Neil Gaiman to adapt cult Jim Henson anthology series The Storyteller
The Good Omens and American Gods writer is turning his attentions to a whole new world of folklore and mythology
Good Omens and American Gods writer Neil Gaiman has confirmed he is developing a reimagined version of Jim Henson’s cult television hit The Storyteller.
Gaiman, 58, has teamed up with Fremantle and the The Jim Henson Company to revive the surreal 80s show, which retold a selection of obscure European folk tales with a mix of actors and puppets.
Gaiman’s new take on the classic will combine fairytales and folklore, and may place a greater emphasis on the character of The Storyteller himself – a role originally played by John Hurt.
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Speaking about his plans for the series, he explained, “Jim Henson was always ahead of his time. He found ways to retell folk and fairy tales for a televisual generation.
"The original The Storyteller was a brilliantly written, directed and told set of stories," he added. "It’s a terrifying and inspiring task to reinvent what Jim Henson did for the golden age of television we are in right now, and I’m honoured that The Jim Henson Company would entrust me with the task of bringing back the storyteller and his magical stories, and sending him out into the world for a whole new round of tales.”
He added to Deadline, “We’re going to find out a lot about who the storyteller is; we’re going to find out things we don’t even know that we don’t know.”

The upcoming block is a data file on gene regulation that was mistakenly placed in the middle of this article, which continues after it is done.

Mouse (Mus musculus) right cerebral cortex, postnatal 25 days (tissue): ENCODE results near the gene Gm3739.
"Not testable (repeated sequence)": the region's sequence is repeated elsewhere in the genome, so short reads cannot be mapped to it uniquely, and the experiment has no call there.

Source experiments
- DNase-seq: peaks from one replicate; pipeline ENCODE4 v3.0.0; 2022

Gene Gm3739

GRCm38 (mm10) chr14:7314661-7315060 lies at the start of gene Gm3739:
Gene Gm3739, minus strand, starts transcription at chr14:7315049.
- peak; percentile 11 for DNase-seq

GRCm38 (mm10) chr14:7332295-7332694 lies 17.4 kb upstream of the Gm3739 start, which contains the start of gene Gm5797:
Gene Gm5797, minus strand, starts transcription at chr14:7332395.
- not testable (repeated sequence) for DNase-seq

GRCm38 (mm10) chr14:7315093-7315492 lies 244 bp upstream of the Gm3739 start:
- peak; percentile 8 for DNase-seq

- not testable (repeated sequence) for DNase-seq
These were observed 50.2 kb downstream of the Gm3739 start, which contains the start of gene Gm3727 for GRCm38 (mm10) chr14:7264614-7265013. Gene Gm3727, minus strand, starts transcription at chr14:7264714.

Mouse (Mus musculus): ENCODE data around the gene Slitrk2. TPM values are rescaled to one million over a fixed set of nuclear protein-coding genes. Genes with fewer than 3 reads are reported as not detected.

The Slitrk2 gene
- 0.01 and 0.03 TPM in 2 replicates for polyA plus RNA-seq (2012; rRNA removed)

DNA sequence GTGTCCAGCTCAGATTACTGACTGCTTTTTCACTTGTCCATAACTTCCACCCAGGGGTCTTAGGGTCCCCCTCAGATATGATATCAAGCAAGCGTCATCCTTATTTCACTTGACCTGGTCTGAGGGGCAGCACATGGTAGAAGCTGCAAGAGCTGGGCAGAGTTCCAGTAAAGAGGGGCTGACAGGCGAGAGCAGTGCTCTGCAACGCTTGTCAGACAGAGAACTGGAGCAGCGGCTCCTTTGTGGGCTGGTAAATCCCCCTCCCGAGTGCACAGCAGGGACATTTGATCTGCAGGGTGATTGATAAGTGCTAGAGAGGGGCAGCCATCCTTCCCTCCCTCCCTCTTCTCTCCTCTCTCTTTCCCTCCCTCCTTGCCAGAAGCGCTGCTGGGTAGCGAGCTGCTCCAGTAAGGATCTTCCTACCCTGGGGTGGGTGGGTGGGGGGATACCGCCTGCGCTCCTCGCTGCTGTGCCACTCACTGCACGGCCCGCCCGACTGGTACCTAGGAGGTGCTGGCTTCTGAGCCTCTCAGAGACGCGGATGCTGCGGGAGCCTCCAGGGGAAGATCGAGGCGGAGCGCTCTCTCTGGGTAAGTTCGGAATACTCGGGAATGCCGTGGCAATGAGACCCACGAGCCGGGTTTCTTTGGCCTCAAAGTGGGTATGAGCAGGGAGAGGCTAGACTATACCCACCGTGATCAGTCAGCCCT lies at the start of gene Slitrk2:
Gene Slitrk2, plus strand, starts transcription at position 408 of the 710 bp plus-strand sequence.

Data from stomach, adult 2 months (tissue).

Gaiman further teased the new series may be “interactive”, hoping to update the show to suit the “binging kind of viewer”.
“We’re going to begin in a Northern kingdom where stories are forbidden and where the act of telling a story is liable and can get you imprisoned or executed,” he said. “If you put a storyteller into that situation, things would need to start getting interactive.”
Gaiman will be working closely alongside Lisa Henson, the CEO of the Jim Henson Company and the inspiration for the original series, having studied ancient Greek and folklore mythology while at Harvard University.
“The Storyteller has always been a special project for me, having worked so closely with my dad on the original concept,” she said. “Neil Gaiman is an expert in traditional folklore and mythology, in addition to himself being the modern ‘storyteller’ for our times.”
Gaiman has used myths and legends to inform many of his novels, including American Gods, Anansi Boys and Norse Mythology.
The author's most recent screen work is an adaptation of his and Terry Pratchett's book Good Omens. Gaiman announced in 2018 that he had signed an overall deal with Amazon Prime Video to create new TV series for the streaming service.
However, a broadcaster for The Storyteller has yet to be confirmed.